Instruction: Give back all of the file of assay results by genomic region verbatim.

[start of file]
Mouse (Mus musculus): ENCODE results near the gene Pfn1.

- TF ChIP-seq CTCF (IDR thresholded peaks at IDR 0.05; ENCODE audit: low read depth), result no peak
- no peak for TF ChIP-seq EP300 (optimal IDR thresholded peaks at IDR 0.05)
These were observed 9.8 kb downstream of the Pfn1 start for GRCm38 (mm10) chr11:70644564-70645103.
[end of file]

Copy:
Mouse (Mus musculus): ENCODE results near the gene Pfn1.

- TF ChIP-seq CTCF (IDR thresholded peaks at IDR 0.05; ENCODE audit: low read depth), result no peak
- no peak for TF ChIP-seq EP300 (optimal IDR thresholded peaks at IDR 0.05)
These were observed 9.8 kb downstream of the Pfn1 start for GRCm38 (mm10) chr11:70644564-70645103.